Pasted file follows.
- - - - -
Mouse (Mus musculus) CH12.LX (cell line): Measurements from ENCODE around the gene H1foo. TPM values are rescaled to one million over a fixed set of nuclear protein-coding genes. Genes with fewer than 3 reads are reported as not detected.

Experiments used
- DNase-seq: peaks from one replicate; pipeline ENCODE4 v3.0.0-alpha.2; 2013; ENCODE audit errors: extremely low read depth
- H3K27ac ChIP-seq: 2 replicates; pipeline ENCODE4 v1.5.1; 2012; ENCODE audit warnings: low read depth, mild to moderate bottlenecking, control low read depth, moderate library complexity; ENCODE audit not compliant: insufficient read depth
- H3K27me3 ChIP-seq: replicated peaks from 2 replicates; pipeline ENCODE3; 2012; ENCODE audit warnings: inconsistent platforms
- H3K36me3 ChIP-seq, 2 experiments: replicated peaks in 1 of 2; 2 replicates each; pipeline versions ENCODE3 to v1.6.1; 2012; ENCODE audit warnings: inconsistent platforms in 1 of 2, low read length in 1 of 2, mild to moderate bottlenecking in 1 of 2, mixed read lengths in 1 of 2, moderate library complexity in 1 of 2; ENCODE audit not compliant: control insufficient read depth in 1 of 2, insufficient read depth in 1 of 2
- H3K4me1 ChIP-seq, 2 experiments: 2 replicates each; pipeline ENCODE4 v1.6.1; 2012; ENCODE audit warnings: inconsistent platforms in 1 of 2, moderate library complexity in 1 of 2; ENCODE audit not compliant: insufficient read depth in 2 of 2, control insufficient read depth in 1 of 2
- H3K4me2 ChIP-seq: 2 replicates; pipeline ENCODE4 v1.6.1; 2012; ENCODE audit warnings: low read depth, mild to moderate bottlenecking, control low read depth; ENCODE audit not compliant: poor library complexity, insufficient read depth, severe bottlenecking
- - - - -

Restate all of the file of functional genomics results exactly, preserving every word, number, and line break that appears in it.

Mouse (Mus musculus) CH12.LX (cell line): Measurements from ENCODE around the gene H1foo. TPM values are rescaled to one million over a fixed set of nuclear protein-coding genes. Genes with fewer than 3 reads are reported as not detected.

Experiments used
- DNase-seq: peaks from one replicate; pipeline ENCODE4 v3.0.0-alpha.2; 2013; ENCODE audit errors: extremely low read depth
- H3K27ac ChIP-seq: 2 replicates; pipeline ENCODE4 v1.5.1; 2012; ENCODE audit warnings: low read depth, mild to moderate bottlenecking, control low read depth, moderate library complexity; ENCODE audit not compliant: insufficient read depth
- H3K27me3 ChIP-seq: replicated peaks from 2 replicates; pipeline ENCODE3; 2012; ENCODE audit warnings: inconsistent platforms
- H3K36me3 ChIP-seq, 2 experiments: replicated peaks in 1 of 2; 2 replicates each; pipeline versions ENCODE3 to v1.6.1; 2012; ENCODE audit warnings: inconsistent platforms in 1 of 2, low read length in 1 of 2, mild to moderate bottlenecking in 1 of 2, mixed read lengths in 1 of 2, moderate library complexity in 1 of 2; ENCODE audit not compliant: control insufficient read depth in 1 of 2, insufficient read depth in 1 of 2
- H3K4me1 ChIP-seq, 2 experiments: 2 replicates each; pipeline ENCODE4 v1.6.1; 2012; ENCODE audit warnings: inconsistent platforms in 1 of 2, moderate library complexity in 1 of 2; ENCODE audit not compliant: insufficient read depth in 2 of 2, control insufficient read depth in 1 of 2
- H3K4me2 ChIP-seq: 2 replicates; pipeline ENCODE4 v1.6.1; 2012; ENCODE audit warnings: low read depth, mild to moderate bottlenecking, control low read depth; ENCODE audit not compliant: poor library complexity, insufficient read depth, severe bottlenecking